First Quarter Recap

The Federal Reserve raised the target rate for Federal Funds from a range of 0.50-0.75% to 0.75-1.00% at its March 15 FOMC meeting. Market interest rates as measured by U.S. Treasuries were mixed. During the quarter, the yield on the 13-Week T-Bill rose from 0.48% to 0.74% but the yields on the 10-Year Treasury and 30-Year Treasury declined slightly from 2.45% to 2.40% and from 3.06% to 3.02%, respectively.

The Dow Jones Industrial Average rose to new highs finishing the quarter at 20,663.22, up 4.56%. The S&P 500 rose 5.53% to finish the quarter at 2,362.72. Foreign stocks also rose as demonstrated by the EAFE which increased 7.25% in the quarter. The three best performing sectors in the quarter were Information Technology +12.16%, Consumer Discretionary +8.09% and Health Care +7.89%, while the three worst performing sectors were Energy -7.30%, Telecommunication Services -5.06% and Financials +2.08%.

What We Are Watching So You Don’t Have To

On The One Hand

  1. The Consumer Confidence Index rose sharply to 125.6 from an upwardly revised February reading of 116.1.
  1. The third estimate for fourth quarter 2016 GDP was reported at 2.1%, up from the previous estimate of 1.9%. The GDP Deflator remained unchanged at 2.0%.
  1. Initial unemployment claims declined 3,000 to 258,000. Continuing claims increased 65,000 to 2.052 million.
  1. February Personal Income grew 0.4%, in line with expectations. Year-over-year personal income is up 4.6%.
  1. The Chicago Purchasing Managers Index increased to 57.7 in March from 57.4 in February.

On The Other Hand

  1. Personal Spending came up short increasing just 0.1% for the month of February.
  1. The Personal Consumption Expenditure (PCE) deflator was up 2.1% from year ago levels putting it one-tenth of a percent above the Fed’s target for its preferred inflation measure.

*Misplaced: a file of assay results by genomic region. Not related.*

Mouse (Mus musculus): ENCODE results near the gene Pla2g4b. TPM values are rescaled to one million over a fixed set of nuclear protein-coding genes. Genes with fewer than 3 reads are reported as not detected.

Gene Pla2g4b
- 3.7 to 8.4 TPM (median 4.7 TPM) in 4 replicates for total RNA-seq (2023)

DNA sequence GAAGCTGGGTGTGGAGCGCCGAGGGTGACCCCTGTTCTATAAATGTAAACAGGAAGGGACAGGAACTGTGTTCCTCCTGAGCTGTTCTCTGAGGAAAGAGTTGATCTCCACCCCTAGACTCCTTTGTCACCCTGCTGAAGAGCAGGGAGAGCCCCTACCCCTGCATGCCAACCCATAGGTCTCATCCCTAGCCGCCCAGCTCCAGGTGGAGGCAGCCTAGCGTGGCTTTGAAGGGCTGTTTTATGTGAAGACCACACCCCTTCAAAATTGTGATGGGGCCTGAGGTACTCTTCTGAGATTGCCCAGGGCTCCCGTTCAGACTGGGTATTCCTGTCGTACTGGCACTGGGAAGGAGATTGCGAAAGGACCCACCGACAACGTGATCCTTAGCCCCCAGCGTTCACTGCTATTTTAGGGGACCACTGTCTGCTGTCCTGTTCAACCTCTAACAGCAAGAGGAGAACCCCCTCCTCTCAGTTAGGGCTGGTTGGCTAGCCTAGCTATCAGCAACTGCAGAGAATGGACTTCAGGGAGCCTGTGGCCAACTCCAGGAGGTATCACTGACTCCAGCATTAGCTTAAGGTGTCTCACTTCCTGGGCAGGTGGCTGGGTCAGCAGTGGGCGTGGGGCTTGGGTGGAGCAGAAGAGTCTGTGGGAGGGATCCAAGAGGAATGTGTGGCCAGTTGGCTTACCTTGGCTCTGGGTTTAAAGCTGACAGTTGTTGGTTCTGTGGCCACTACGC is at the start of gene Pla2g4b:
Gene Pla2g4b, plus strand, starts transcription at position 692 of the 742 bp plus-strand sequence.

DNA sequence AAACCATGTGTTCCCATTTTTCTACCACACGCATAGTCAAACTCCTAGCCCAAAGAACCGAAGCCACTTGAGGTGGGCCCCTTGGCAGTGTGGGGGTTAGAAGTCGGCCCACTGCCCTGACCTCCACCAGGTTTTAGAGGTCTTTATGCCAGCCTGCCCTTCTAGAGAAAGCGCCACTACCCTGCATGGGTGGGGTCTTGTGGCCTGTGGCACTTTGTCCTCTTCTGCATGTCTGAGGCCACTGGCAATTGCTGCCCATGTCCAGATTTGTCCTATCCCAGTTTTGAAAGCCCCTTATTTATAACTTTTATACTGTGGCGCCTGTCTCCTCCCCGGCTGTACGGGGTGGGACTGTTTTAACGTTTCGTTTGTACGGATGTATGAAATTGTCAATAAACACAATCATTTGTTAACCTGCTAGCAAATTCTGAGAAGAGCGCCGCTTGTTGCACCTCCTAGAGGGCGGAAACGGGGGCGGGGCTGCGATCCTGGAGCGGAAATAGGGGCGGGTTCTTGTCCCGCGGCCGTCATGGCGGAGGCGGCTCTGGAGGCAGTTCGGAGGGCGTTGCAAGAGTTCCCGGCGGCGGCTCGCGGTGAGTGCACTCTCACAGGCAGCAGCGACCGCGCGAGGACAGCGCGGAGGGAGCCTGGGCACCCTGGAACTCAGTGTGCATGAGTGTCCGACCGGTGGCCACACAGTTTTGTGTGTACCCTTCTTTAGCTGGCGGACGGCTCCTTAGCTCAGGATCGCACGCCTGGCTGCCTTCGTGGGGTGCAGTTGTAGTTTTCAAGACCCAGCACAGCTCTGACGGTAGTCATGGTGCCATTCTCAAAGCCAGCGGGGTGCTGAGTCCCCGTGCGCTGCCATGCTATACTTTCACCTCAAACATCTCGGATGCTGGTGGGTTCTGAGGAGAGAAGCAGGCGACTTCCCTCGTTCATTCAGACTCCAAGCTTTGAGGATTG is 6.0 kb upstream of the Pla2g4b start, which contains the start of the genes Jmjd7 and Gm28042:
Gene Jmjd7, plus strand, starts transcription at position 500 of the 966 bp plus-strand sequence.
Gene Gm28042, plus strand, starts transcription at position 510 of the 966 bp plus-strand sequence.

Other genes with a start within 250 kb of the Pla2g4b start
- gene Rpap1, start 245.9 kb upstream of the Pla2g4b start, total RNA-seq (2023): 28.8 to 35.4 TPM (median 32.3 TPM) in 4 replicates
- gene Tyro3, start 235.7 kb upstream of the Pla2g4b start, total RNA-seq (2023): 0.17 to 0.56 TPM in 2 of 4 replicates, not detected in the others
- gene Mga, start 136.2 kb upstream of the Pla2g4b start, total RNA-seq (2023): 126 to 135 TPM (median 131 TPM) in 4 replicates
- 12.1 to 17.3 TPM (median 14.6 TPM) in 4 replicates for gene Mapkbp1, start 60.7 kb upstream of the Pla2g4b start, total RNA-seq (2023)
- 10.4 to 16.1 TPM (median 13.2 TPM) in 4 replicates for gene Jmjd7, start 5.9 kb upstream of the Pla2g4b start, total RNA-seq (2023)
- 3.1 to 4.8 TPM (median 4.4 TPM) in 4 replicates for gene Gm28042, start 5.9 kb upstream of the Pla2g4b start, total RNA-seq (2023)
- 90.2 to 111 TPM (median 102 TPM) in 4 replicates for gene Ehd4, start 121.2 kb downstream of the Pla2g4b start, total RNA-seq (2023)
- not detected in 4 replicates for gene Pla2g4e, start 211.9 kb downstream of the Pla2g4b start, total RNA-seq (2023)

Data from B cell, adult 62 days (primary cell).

1. The final University of Michigan Consumer Sentiment reading for March was revised slightly lower from the preliminary reading of 97.6.

All Else Being Equal

The Fed will be satisfied with its early March 1/4% increase in its target rate that was warranted given this week’s reported PCE deflator coming in over its 2% target rate. Expect additional increases in the Federal Funds rate at future FOMC meetings.

Consumer sentiment is positive but actions remain cautious as demonstrated by the moderate spending figures and the increased savings rate. These are positive indications that growth can be sustained.

Scott Grannis noted, “U.S. households’ financial burdens (payments for mortgage and consumer debt, auto leases, rents, homeowner’s insurance, and property tax, all as a percent of disposable income, are at historically low levels and have not budged for over five years. Moreover, the overall leverage (total liabilities as a percent of total assets) of the household sector is at 30-year lows.”

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The information provided is obtained from sources believed to be reliable. Forecasts cannot be guaranteed. Past performance is not a guarantee of future results.